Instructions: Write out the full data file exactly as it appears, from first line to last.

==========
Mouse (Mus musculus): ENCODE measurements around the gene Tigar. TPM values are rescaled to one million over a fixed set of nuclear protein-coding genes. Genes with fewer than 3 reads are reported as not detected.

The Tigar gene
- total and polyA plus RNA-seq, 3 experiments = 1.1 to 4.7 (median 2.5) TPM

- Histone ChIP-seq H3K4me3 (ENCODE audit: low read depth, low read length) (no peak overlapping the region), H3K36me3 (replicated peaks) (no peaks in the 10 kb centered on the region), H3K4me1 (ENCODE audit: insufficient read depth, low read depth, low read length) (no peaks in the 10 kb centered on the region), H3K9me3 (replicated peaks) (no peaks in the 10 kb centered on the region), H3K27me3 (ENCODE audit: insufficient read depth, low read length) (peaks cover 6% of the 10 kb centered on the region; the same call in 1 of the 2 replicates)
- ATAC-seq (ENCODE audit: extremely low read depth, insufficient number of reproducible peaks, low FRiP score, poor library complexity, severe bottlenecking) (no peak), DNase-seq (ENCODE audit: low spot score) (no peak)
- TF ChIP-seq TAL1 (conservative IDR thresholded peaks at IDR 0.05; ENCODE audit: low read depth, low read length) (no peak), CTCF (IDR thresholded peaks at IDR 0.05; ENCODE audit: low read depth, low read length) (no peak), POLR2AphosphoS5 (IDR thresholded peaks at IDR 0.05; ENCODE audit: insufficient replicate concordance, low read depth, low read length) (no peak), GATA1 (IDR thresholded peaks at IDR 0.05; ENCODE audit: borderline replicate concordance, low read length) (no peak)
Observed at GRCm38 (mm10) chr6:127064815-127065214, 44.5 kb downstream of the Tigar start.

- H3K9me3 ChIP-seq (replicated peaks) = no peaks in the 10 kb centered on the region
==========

Mouse (Mus musculus): ENCODE measurements around the gene Tigar. TPM values are rescaled to one million over a fixed set of nuclear protein-coding genes. Genes with fewer than 3 reads are reported as not detected.

The Tigar gene
- total and polyA plus RNA-seq, 3 experiments = 1.1 to 4.7 (median 2.5) TPM

- Histone ChIP-seq H3K4me3 (ENCODE audit: low read depth, low read length) (no peak overlapping the region), H3K36me3 (replicated peaks) (no peaks in the 10 kb centered on the region), H3K4me1 (ENCODE audit: insufficient read depth, low read depth, low read length) (no peaks in the 10 kb centered on the region), H3K9me3 (replicated peaks) (no peaks in the 10 kb centered on the region), H3K27me3 (ENCODE audit: insufficient read depth, low read length) (peaks cover 6% of the 10 kb centered on the region; the same call in 1 of the 2 replicates)
- ATAC-seq (ENCODE audit: extremely low read depth, insufficient number of reproducible peaks, low FRiP score, poor library complexity, severe bottlenecking) (no peak), DNase-seq (ENCODE audit: low spot score) (no peak)
- TF ChIP-seq TAL1 (conservative IDR thresholded peaks at IDR 0.05; ENCODE audit: low read depth, low read length) (no peak), CTCF (IDR thresholded peaks at IDR 0.05; ENCODE audit: low read depth, low read length) (no peak), POLR2AphosphoS5 (IDR thresholded peaks at IDR 0.05; ENCODE audit: insufficient replicate concordance, low read depth, low read length) (no peak), GATA1 (IDR thresholded peaks at IDR 0.05; ENCODE audit: borderline replicate concordance, low read length) (no peak)
Observed at GRCm38 (mm10) chr6:127064815-127065214, 44.5 kb downstream of the Tigar start.

- H3K9me3 ChIP-seq (replicated peaks) = no peaks in the 10 kb centered on the region